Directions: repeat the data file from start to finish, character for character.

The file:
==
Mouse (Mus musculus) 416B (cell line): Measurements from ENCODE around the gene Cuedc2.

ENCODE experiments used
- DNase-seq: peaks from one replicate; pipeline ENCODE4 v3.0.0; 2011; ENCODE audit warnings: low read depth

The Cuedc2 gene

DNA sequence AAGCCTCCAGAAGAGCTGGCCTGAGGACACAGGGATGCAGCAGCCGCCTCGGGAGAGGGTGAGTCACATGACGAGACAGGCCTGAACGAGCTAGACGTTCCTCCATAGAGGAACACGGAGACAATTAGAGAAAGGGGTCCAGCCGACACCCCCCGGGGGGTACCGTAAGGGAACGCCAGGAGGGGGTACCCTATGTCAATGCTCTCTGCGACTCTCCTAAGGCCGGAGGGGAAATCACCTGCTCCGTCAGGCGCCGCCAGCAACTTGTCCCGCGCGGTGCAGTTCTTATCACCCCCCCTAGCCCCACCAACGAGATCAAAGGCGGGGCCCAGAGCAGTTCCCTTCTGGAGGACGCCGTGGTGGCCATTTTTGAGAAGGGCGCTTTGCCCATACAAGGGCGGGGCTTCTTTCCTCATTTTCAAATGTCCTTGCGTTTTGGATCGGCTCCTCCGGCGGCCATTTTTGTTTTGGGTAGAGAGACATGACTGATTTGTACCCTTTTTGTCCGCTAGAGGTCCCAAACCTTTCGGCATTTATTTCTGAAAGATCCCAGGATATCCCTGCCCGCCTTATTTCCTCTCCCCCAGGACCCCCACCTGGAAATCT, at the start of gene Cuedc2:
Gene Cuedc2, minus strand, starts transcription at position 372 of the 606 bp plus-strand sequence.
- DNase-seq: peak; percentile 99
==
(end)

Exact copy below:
Mouse (Mus musculus) 416B (cell line): Measurements from ENCODE around the gene Cuedc2.

ENCODE experiments used
- DNase-seq: peaks from one replicate; pipeline ENCODE4 v3.0.0; 2011; ENCODE audit warnings: low read depth

The Cuedc2 gene

DNA sequence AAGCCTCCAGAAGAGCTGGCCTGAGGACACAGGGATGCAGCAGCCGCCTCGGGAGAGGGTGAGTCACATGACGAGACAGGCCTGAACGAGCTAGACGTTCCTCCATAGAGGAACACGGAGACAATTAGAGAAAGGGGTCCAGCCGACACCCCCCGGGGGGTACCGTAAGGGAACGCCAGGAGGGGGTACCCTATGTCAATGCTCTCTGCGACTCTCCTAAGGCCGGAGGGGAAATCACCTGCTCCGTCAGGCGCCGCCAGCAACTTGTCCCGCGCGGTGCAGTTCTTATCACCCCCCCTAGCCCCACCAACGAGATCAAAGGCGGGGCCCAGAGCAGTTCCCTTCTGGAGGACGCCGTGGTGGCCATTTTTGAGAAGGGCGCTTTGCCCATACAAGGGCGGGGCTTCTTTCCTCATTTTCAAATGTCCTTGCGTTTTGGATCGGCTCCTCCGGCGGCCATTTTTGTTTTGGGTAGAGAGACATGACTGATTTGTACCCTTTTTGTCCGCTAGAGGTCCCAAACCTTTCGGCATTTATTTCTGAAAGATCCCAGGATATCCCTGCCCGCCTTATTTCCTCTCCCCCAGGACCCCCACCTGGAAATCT, at the start of gene Cuedc2:
Gene Cuedc2, minus strand, starts transcription at position 372 of the 606 bp plus-strand sequence.
- DNase-seq: peak; percentile 99